Pinochet Arrest Poses Thorny Dilemma for Britain

The arrest in London of former Chilean dictator Augusto Pinochet has plunged the British government into a series of diplomatic crises.

Potentially most embarrassing for Britain are reports that the US government has urged the Blair administration to reject Spanish calls for General Pinochet to be extradited to Madrid to face charges of murder and genocide connected to his 17-year rule.

The Guardian newspaper reported Oct. 20 that the US government had asked Britain to release Pinochet, who was arrested at a hospital Oct. 16.

The paper said Washington was worried about what would emerge at a Pinochet trial about the US role in the 1973 coup that brought the general to power.

Chile, which hitherto has regarded Britain as an ally, complained to Prime Minister Tony Blair that Pinochet's detention at the request of Spanish magistrates is illegal. Santiago says the general has diplomatic status and should be immune from arrest.

British Home Secretary Jack Straw says Pinochet's diplomatic passport, for which he qualifies as a Chilean senator-for-life, confers no special status on him because he is not an accredited diplomat. Mr. Straw has 40 days to decide whether to extradite Pinochet to Spain. A London lawyer speaking on behalf of Pinochet said he was confident the general would not be extradited.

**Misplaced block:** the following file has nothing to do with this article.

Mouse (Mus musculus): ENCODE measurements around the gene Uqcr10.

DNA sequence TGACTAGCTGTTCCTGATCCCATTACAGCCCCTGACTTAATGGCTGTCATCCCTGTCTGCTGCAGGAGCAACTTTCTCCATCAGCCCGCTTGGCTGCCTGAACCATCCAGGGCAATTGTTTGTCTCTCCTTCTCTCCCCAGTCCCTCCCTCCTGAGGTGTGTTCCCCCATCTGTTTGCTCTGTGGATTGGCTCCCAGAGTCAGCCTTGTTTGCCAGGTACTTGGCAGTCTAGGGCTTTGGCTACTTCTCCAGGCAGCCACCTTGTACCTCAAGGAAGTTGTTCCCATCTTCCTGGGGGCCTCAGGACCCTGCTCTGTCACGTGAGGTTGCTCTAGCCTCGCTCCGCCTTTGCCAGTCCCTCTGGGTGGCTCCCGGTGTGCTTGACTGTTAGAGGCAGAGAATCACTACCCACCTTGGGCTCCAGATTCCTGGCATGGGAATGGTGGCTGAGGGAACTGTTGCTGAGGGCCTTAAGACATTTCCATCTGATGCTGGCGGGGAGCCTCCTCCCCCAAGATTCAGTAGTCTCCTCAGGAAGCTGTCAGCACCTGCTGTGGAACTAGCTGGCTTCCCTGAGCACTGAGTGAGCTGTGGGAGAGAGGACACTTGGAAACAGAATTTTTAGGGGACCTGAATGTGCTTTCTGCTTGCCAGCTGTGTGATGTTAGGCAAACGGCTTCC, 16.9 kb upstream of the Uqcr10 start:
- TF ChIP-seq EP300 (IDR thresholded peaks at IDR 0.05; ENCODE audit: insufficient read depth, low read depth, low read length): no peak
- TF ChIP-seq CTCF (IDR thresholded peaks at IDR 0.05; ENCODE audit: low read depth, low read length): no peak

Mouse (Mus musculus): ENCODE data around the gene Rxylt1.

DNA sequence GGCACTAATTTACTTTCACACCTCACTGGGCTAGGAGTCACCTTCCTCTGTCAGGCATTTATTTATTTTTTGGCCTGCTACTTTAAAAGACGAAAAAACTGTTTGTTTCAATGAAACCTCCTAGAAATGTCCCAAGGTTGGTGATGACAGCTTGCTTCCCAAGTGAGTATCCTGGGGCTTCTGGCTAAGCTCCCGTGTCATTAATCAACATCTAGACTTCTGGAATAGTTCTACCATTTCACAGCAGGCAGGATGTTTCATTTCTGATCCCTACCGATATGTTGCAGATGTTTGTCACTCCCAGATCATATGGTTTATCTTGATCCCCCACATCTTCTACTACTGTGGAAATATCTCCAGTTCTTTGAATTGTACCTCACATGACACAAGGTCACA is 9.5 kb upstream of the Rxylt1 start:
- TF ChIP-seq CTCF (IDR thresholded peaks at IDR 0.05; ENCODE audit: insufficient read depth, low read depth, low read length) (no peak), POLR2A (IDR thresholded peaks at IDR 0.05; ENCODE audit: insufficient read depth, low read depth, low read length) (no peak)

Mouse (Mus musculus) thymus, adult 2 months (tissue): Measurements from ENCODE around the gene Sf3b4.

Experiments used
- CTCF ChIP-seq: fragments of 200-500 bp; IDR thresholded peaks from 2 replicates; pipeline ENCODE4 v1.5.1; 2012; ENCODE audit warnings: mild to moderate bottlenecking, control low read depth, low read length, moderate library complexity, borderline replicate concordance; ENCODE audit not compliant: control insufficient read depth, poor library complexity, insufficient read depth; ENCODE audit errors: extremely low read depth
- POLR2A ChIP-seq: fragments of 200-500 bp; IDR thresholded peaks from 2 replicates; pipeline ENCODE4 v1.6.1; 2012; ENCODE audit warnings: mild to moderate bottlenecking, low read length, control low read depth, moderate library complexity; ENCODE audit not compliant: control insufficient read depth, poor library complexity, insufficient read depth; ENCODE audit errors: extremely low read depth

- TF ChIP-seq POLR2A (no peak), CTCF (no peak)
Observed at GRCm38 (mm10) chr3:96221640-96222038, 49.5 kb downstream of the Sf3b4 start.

Meanwhile in Spain, the government has asked the country's supreme court to decide whether warrants for Pinochet's arrest issued to the British government by two Spanish magistrates are valid.

The warrants accuse Pinochet of the death or torture of 94 people of different nationalities, including citizens of Chile, Britain, Argentina, and the United States, as well as Spain. Thousands of suspected political opponents disappeared or were killed under his regime. The Spanish court is expected to decide the matter within a week.

Chilean exiles in Britain are complicating the crisis by threatening to mount their own prosecution of Pinochet.

Julia Gonzales, coordinator of Chile Democratico, a London-based human rights group, said: "If we allow Pinochet to go to Spain it will be very difficult to get him back."

The arrest was made by officers of London's Diplomatic Protection Squad. London police sources say officers were unhappy at being ordered to detain Pinochet while he was recovering from surgery.

The London Times has reported that the ex-dictator had tea with former Prime Minister Margaret Thatcher just days before he was hospitalized.

In 1983 Chile helped Britain, then under a Thatcher government, to mount attacks on Argentina, which had seized the Falkland Islands in the south Atlantic in a territorial dispute. The two former leaders have been friends ever since.

There are signs of widespread public approval of Pinochet's detention in Britain and abroad. The British Broadcasting Corporation reported receiving e-mail from hundreds of people from all over the world, with 9 out of 10 backing the arrest.

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